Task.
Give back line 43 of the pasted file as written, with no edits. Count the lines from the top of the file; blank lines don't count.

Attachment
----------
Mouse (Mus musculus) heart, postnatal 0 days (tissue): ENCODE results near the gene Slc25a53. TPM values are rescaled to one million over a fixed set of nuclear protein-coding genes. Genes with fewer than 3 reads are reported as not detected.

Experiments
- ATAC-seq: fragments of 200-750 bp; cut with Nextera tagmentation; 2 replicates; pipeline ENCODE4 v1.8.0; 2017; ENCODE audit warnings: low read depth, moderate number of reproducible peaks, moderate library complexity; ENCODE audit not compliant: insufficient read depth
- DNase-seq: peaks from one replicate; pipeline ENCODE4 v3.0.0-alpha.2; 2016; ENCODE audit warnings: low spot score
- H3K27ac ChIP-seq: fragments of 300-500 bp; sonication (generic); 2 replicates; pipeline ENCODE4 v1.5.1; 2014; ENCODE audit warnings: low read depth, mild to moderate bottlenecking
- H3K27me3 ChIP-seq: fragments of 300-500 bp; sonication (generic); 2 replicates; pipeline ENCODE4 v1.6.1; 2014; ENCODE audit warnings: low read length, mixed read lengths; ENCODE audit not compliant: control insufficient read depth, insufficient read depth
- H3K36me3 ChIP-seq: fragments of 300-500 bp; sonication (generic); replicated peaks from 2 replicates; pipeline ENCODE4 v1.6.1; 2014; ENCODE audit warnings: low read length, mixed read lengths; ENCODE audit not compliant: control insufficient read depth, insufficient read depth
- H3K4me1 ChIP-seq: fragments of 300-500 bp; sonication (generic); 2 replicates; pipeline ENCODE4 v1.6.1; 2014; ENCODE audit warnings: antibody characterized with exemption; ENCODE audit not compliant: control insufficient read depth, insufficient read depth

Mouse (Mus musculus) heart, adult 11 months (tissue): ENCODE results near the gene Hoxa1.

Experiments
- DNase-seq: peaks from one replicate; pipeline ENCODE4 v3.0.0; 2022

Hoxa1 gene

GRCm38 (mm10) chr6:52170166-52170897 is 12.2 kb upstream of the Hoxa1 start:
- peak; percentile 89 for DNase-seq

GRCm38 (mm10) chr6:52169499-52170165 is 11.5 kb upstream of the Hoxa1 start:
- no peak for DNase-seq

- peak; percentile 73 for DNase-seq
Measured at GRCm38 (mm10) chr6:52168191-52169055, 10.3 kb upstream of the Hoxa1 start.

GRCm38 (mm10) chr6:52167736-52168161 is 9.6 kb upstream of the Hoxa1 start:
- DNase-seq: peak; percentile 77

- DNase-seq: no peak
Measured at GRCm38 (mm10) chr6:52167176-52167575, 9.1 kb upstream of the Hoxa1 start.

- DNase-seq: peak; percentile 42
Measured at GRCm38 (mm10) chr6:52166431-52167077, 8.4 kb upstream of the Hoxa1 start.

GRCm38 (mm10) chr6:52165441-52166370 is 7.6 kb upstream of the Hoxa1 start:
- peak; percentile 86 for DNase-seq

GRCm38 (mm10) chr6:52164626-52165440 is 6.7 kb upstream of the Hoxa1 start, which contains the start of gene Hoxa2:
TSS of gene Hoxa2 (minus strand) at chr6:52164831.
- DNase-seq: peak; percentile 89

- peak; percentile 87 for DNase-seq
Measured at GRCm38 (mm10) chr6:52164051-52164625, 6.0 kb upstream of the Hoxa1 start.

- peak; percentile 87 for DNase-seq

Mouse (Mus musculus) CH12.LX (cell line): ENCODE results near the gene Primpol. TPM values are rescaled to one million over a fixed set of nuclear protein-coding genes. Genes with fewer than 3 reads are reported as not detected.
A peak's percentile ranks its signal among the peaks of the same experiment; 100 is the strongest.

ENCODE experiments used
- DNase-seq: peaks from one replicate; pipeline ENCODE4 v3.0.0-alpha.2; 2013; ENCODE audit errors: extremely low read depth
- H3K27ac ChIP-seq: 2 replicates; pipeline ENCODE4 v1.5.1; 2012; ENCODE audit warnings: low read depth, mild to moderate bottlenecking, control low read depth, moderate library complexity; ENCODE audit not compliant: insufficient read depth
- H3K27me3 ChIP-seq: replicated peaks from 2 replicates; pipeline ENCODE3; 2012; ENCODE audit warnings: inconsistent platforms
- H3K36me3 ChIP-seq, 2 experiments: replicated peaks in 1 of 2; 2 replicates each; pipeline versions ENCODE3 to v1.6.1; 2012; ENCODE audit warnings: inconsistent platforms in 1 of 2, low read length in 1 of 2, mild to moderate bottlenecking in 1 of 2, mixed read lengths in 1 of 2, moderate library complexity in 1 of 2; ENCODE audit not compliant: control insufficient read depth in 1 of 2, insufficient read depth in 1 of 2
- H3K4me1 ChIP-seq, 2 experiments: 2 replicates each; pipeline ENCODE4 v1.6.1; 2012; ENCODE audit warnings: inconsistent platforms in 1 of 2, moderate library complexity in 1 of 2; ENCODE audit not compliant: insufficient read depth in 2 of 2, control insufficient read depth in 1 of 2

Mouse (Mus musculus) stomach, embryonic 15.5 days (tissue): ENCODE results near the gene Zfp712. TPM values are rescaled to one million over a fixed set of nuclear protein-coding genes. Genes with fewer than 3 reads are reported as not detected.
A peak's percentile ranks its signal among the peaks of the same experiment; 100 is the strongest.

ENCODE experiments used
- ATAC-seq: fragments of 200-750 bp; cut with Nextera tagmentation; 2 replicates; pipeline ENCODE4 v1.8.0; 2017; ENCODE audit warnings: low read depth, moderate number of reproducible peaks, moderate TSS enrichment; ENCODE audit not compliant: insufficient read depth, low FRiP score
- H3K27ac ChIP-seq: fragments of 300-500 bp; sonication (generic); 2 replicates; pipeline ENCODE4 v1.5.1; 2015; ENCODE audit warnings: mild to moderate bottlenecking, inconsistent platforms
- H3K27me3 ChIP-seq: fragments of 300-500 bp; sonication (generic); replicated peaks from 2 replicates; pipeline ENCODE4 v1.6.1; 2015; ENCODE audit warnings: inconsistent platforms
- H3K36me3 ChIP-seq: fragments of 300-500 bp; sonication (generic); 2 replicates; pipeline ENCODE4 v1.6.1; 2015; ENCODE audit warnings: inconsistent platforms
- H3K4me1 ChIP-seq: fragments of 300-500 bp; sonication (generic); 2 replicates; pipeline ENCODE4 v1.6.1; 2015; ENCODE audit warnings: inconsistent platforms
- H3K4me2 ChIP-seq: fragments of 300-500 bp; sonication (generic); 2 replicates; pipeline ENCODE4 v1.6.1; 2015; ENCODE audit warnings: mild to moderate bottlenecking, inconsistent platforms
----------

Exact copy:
ENCODE experiments used